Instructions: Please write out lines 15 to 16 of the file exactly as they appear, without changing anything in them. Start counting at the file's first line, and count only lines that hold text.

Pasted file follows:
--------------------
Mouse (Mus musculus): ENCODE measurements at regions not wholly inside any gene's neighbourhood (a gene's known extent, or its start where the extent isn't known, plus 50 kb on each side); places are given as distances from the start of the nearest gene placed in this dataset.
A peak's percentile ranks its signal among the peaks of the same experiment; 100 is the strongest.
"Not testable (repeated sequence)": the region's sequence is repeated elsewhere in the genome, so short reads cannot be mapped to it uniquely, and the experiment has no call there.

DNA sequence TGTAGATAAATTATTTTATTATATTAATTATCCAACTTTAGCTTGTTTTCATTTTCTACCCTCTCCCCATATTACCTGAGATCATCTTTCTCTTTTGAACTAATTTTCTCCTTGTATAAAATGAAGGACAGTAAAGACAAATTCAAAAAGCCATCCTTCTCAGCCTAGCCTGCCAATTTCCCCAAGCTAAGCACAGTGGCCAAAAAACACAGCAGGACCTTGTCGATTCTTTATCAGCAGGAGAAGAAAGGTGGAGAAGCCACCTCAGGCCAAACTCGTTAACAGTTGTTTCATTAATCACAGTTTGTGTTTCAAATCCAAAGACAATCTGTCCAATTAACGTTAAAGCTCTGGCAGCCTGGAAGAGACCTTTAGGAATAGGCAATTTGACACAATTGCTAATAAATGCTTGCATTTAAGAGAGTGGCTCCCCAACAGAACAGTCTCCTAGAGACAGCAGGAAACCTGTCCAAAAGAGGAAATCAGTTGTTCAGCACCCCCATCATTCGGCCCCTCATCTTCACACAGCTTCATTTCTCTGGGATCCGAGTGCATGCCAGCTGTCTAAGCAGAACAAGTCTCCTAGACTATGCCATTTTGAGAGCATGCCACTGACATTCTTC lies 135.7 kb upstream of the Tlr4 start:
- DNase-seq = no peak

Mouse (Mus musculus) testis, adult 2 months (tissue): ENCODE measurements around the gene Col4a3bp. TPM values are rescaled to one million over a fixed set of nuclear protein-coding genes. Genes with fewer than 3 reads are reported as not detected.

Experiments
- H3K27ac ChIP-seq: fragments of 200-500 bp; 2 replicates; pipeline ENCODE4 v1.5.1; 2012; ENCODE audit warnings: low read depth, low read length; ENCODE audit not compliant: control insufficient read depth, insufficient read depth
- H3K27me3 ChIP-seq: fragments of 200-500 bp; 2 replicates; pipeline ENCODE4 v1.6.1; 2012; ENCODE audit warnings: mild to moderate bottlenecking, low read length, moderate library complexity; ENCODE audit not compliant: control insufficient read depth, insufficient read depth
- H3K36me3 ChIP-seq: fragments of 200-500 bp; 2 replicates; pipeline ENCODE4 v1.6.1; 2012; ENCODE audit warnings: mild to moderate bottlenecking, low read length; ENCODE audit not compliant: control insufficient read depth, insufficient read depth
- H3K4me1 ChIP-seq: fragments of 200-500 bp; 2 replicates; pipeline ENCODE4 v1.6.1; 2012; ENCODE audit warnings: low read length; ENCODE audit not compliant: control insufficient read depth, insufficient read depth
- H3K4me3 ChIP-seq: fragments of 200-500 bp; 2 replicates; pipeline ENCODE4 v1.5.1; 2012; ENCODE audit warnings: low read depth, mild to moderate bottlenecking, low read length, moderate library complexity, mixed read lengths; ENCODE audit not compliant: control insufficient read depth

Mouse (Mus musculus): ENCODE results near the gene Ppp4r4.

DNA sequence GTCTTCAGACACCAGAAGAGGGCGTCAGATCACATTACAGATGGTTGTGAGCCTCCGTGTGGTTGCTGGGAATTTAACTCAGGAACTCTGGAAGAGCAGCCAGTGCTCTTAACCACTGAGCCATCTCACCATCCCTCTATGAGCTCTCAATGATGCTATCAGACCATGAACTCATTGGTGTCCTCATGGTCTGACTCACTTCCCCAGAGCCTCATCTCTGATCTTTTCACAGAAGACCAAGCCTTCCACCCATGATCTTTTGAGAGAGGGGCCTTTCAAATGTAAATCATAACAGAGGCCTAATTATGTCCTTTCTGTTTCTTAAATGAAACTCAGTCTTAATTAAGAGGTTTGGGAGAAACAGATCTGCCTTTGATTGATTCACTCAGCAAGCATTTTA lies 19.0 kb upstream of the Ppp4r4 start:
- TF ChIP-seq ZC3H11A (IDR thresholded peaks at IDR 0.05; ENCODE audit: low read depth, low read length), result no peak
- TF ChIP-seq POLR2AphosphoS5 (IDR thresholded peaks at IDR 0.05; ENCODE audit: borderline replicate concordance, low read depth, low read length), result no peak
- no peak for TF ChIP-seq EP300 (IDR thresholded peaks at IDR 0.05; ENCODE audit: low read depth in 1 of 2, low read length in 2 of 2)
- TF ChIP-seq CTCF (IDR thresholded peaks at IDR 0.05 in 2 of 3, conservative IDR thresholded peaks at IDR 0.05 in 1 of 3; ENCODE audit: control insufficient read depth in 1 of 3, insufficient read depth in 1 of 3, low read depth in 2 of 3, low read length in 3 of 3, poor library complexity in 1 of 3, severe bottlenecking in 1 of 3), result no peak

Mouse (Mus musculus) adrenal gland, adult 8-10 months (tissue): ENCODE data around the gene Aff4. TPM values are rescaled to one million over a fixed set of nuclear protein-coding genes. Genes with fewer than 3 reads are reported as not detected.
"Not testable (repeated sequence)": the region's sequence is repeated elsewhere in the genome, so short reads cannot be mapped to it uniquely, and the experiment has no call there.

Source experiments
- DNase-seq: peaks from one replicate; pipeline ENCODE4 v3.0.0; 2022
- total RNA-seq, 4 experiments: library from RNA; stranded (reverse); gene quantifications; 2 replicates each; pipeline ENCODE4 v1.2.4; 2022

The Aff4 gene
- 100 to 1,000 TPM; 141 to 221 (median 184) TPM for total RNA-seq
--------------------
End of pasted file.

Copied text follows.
- TF ChIP-seq ZC3H11A (IDR thresholded peaks at IDR 0.05; ENCODE audit: low read depth, low read length), result no peak
- TF ChIP-seq POLR2AphosphoS5 (IDR thresholded peaks at IDR 0.05; ENCODE audit: borderline replicate concordance, low read depth, low read length), result no peak